• Spend time reading and learning. Read the work of James Baldwin, Ta-Nahesi Coates, Angela Davis, bell hooks, Audre Lorde, Richard Wright, and Malcolm X. More recent books like How to be Antiracist, White Fragility, Why Are All the Black Kids Sitting Together in the Cafeteria?, and White Rage provide contemporary insight on how to show up for communities of color. Purchase them from your local bookstore, and check out more resources here. They are truly eye-opening.
  • Engage with media created by People of Color. Read TheGrio, The Root, Ellen McGirt’s Race Forward, and Rachel Cargle. Listen to podcasts like Code Switch, Intersectionality Matters, and Race Forward
  • Support organizations that are moving the needle on racial justice. Color of Change, Campaign Zero, the Anti-Racism Project, the NAACP, UnidosUS, and the ACLU are but a handful of the organizations working nationally and locally for social justice issues facing communities of color. Sign up for their mailing lists, donate, respond to their calls to action, and find other ways to get involved. 
  • Stand up for People of Color. When you see wrong, stand up for what is right. Call out racist actions — explicit or implicit — when you see them. When justice is compromised, protest, and challenge it until it creates change. You can learn more about how to be an ally here and here.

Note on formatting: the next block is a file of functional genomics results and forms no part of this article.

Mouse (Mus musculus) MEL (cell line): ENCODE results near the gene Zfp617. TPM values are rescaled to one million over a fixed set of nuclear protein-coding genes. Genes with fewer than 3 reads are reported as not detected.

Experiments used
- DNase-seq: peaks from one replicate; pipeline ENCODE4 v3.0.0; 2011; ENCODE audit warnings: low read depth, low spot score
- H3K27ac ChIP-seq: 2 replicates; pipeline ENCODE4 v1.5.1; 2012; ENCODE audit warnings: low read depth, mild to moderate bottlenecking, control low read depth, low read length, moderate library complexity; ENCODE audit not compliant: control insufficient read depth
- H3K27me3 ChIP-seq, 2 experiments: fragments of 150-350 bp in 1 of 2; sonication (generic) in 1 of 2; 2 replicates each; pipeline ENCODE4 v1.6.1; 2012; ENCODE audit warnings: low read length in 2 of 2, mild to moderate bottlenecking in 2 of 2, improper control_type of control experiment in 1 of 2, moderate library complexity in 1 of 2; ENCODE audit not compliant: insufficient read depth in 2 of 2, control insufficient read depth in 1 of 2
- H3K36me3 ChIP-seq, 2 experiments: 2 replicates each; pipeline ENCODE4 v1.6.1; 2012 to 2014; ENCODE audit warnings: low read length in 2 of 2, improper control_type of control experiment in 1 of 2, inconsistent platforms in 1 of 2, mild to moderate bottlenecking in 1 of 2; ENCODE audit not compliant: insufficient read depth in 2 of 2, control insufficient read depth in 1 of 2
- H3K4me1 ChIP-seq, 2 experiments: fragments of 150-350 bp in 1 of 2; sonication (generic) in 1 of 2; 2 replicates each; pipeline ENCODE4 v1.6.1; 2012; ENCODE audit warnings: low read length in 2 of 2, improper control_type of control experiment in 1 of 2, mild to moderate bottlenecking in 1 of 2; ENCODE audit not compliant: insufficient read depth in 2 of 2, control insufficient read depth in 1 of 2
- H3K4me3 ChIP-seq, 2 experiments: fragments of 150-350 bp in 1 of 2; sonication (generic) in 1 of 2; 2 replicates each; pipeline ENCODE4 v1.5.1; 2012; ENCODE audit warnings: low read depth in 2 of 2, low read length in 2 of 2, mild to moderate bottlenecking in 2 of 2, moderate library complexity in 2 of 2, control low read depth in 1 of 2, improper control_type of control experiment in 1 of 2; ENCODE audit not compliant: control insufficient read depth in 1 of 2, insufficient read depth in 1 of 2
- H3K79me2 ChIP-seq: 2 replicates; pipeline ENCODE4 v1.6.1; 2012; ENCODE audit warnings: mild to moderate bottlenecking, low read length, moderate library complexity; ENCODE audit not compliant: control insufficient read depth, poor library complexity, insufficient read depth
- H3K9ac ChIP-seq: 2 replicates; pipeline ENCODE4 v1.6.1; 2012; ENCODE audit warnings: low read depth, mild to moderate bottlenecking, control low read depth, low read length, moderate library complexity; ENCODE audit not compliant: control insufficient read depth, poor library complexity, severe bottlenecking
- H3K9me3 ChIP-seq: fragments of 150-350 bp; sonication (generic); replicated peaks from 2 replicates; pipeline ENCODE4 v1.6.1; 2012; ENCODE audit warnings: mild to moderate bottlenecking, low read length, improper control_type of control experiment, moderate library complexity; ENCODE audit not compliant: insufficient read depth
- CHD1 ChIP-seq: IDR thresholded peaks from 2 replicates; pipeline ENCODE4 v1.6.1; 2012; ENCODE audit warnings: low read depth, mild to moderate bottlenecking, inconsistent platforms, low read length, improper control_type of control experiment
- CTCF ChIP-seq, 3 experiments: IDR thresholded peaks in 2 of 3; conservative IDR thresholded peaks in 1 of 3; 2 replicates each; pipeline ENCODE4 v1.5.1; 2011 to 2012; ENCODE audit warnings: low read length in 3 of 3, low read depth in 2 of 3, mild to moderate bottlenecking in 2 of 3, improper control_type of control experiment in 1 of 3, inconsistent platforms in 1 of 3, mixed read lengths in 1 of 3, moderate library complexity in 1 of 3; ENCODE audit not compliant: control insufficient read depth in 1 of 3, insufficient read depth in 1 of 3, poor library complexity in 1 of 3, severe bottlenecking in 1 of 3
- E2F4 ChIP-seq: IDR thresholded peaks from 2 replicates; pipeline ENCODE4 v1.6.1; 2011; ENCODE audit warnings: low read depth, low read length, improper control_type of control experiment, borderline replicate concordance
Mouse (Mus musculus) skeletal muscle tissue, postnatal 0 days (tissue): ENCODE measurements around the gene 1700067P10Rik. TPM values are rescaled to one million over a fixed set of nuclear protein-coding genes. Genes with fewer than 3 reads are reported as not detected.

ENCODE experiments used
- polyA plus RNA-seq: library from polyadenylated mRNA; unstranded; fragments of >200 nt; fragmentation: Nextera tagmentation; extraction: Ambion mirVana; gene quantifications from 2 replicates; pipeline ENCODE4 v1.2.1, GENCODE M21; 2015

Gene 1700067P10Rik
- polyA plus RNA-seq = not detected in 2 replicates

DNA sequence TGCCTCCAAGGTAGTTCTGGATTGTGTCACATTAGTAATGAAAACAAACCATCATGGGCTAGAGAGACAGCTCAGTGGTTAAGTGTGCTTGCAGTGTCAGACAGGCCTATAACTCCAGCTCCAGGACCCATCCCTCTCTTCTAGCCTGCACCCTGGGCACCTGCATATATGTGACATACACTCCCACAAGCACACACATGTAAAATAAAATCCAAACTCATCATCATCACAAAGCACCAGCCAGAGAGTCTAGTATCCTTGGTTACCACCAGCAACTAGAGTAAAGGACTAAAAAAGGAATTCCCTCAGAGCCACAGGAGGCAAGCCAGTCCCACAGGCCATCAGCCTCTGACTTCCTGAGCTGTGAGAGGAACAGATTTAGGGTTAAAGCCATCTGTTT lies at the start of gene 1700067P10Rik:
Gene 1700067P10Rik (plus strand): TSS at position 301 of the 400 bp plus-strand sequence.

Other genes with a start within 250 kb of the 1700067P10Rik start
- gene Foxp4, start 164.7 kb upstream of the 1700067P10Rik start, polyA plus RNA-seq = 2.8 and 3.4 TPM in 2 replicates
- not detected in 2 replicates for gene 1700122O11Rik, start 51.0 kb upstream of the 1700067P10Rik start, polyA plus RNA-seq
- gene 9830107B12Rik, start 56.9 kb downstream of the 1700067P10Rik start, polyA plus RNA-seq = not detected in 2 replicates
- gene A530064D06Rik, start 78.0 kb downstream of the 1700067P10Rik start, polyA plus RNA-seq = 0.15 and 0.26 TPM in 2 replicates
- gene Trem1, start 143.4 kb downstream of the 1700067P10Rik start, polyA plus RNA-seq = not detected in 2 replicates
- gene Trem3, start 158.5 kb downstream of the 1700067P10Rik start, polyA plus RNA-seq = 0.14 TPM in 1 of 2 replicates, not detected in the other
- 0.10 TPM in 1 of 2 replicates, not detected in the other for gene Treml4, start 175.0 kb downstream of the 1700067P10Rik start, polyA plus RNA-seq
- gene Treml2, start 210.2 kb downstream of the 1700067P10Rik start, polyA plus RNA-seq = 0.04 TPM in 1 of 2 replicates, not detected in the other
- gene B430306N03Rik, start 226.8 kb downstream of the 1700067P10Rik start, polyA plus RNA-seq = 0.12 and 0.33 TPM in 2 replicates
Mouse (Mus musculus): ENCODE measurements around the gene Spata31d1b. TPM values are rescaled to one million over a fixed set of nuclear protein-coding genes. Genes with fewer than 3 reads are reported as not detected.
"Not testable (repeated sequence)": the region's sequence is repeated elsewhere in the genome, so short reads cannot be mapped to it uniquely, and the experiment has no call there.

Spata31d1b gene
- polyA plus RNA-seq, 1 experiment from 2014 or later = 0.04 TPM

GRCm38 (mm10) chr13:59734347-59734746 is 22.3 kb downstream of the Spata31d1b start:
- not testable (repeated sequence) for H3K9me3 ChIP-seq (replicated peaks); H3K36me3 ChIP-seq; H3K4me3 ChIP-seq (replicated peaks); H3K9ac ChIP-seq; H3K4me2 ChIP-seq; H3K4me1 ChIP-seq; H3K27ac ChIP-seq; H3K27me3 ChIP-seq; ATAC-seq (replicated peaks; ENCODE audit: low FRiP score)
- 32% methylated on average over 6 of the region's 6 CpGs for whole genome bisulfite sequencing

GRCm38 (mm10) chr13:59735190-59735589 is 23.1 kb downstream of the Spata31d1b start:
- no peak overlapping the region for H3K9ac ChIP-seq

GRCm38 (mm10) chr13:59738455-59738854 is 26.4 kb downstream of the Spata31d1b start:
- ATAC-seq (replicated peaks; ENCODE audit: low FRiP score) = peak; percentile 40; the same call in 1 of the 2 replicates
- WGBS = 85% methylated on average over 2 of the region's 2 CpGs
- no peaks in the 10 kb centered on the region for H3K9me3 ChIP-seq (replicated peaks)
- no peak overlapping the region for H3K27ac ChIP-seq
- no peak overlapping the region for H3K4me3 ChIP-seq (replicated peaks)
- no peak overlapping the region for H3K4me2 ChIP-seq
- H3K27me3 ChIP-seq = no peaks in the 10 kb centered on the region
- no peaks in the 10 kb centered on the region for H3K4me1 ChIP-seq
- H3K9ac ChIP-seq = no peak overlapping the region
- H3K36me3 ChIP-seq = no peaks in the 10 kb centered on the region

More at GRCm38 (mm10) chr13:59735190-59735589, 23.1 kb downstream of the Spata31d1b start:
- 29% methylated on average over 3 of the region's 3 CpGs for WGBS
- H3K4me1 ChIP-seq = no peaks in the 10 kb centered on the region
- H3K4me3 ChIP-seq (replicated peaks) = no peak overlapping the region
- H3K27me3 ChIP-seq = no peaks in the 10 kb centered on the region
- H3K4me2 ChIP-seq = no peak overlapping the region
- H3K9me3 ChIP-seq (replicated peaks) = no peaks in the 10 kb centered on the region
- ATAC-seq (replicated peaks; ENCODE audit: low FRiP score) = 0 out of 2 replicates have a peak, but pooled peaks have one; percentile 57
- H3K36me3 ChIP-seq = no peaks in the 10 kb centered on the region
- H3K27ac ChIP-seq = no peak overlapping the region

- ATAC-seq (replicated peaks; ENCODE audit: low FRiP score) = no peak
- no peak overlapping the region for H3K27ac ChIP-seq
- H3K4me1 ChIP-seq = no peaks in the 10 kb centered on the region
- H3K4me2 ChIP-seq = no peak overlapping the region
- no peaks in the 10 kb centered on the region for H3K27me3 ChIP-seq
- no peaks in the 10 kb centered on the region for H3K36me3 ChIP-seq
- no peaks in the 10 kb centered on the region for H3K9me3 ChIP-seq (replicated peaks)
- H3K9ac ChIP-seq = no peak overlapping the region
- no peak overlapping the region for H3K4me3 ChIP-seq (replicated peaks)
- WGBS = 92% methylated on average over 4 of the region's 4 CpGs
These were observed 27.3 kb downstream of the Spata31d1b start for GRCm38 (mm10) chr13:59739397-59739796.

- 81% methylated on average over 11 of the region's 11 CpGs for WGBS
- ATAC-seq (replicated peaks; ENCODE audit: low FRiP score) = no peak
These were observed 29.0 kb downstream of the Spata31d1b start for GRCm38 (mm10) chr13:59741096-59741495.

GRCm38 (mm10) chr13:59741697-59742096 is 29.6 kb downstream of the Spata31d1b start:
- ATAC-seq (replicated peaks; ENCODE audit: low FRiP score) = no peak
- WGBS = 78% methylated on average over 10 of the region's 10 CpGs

• Get involved in the political process. No matter where you fall on the political spectrum, demand accountability from your elected officials and advocate and support candidates who share your values. Most importantly, vote (register here) – and encourage others in your community to do the same. 

At General Assembly, we will never compromise on ensuring that everyone within our community gets treated with dignity and respect. In the spirit of our shared commitment to learning, we urge all of you to engage on these issues with curiosity, humility, empathy, and self-awareness in service of active dialogue, brave allyship, and the human goodness that can be brought out by all of us. 

Managing Remote Teams: Advice From the Experts (Part 3)

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Key insights from Caitlin Davey, Manager of Learning Experience Design at
General Assembly

We’ve reached the last segment of our three-part blog series on managing remote teams. We hope our experts’ advice has been useful for team leaders who are transitioning to working from home and adjusting to this new normal in the world of work.